In the genus of things that improve with age—wine, women, leftover Indian takeout—TV shows are not usually included. This is because it is nigh impossible to balance the demands of continuous creativity with predictability. For a series to seem fresh, we can't guess what the jokes will be or which characters will kill each other. We need change, but not too much of it. In short, the show that viewers keep watching is the show that fulfills their emotional expectations, while the show they become bored with is too familiar. It's a very delicate distinction. "Lost" held our attention because it was always predictably unpredictable (the perfect balance). "Mad Men" works because some things end (Sterling Cooper, Don and Betty's marriage), while others remain constant (Don, Pete, and Roger's philandering). "The Office" no longer works because Jim still hates his work, Dwight is still creepy, Pam remains downtrodden, and the rest are stuck in their cubicles. Why did "Friends" work for so long? It didn't—you just liked watching it because you always dreamed of living in the big city with your hot college friends.

Now in its sixth season, "30 Rock" has seen better times. Earlier this month, the show posted the lowest ratings in series history, with numbers in the range of "Community," another NBC show, one that was unceremoniously halted last fall. Worse still, "30 Rock" has become so predictable that it is in "Friends" territory. Jack Donaghy (Alec Baldwin) has gotten married, but otherwise only the photos have changed in his corner office in the GE building. The team of comedy writers that hovers in the background is forever pathetic and juvenile. And Liz Lemon's (Tina Fey) quest for a man—once a reliable fount of humor—has turned sour. Her romantic adventures inevitably involve either doofuses with whom she has no future or gentle souls who are shuffled from the show due to a general lack of zaniness. Every time a new man comes along—be they played by Matt Damon, Jason Sudeikis, Jon Hamm—we know they don't have long to last.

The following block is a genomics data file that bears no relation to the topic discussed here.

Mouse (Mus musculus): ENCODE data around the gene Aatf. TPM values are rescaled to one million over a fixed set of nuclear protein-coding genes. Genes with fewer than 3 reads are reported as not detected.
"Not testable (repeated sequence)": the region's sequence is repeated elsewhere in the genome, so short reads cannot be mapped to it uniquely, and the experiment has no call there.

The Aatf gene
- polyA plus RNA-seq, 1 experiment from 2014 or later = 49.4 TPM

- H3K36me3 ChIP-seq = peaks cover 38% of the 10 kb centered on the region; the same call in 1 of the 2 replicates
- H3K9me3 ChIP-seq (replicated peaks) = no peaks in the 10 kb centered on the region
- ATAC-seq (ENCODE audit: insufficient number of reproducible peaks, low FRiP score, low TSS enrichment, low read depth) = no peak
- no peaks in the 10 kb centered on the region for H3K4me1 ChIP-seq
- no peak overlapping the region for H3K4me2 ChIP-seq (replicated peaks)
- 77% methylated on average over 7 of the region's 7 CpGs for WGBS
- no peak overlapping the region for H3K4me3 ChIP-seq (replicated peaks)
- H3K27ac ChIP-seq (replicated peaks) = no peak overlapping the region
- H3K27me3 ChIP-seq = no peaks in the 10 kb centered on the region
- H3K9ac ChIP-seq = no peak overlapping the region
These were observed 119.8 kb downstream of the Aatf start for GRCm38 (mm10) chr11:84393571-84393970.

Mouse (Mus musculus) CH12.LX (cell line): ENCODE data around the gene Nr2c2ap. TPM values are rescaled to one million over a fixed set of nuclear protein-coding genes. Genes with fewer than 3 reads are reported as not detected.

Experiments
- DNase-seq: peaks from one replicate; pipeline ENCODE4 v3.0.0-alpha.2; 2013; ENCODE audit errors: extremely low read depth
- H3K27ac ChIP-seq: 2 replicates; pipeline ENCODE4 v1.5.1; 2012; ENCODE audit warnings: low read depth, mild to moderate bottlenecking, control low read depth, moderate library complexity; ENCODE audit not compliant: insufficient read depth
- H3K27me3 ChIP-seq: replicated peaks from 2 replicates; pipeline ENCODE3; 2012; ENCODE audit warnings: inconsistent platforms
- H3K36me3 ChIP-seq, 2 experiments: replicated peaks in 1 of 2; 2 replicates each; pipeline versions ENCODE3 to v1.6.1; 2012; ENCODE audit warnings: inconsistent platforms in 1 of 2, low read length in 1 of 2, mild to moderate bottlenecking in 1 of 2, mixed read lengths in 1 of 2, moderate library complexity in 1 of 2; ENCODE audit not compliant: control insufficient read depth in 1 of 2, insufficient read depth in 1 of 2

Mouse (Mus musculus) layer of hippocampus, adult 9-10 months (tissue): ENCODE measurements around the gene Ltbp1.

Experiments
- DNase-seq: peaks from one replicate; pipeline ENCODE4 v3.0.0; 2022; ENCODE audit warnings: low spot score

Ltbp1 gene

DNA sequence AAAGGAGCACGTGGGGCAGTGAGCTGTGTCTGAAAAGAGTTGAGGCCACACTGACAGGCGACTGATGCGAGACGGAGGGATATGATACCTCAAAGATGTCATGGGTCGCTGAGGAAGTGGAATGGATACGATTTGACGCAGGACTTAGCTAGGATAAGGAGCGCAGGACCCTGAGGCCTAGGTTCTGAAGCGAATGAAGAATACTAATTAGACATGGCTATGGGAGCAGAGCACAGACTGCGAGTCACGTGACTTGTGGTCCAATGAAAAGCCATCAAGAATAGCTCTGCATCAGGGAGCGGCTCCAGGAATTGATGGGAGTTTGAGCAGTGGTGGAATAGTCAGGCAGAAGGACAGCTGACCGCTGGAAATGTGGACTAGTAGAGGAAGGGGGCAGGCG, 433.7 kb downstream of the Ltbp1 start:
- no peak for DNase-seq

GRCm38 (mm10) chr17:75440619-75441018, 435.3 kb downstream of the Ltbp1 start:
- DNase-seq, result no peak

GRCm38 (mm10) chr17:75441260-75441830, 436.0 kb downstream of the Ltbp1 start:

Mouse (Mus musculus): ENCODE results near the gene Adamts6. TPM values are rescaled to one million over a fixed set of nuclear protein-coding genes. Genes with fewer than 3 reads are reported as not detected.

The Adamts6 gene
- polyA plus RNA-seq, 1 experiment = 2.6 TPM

This is all well and good until you realize that Liz Lemon, with her stress eating, awkwardness, and TV obsession, has barely changed in six seasons. Character development, people! In terms of stasis, we might as well be watching Ross Geller of "Friends." Unlike that vapid series, however, "30 Rock" retains some humor thanks to sheer cleverness. Most endearing is the recurring tactic of incorporating real-life events into the show's warped world. For instance, one of the show's stars, Tracy Morgan, said some things about gay people last summer that would have gotten him kicked out of any progressive New England liberal arts school like ours. In this case, the Twitternet castigated him for his violent imagery until Fey came to his defense, when she said that the remarks did not reflect the "Tracy Morgan I know, who is not a hateful man and is generally much too sleepy and self-centered to ever hurt another person." For most shows, that would be the end of the embarrassment.

Luckily, Tina Fey is the ballsiest female comic we have today. As the showrunner for "30 Rock," she chose to incorporate the scandal—albeit altered—into a plot line, where Tracy Morgan's character, Tracy Jordan, goes too off the cuff and she has to help him clean up the PR mess. Of course, the remarks are transformed from violent to ridiculous. "Being gay is stupid; if you want to see a penis, take off your pants," he says in one episode. "If I got turned into a gay, I'd sit around all day and look at my own junk." Thanks to Fey, "30 Rock" is also the ballsiest show on a major network today. It is at these times when the line between reality and fiction is blurred, and over-the-top humor comes home to roost, that the show is at its best.

So why be bearish about the future of "30 Rock" on the Peacock Network? Well, unlike "Friends" or "The Office," the show will never be one of NBC's standard bearers. It's simply too intellectual, too political, and sadly, not mainstream enough. Only "30 Rock" can jump the topical chasm of gay sex with Alec Baldwin to the trench war for slots at New York's elite private schools in the space of 10 seconds. New Yorkers might keep up, but the rest of us can't. And when the plotlines become too familiar, even New Yorkers give up en masse. You can't blame them for being easily distracted; they live in New York, after all.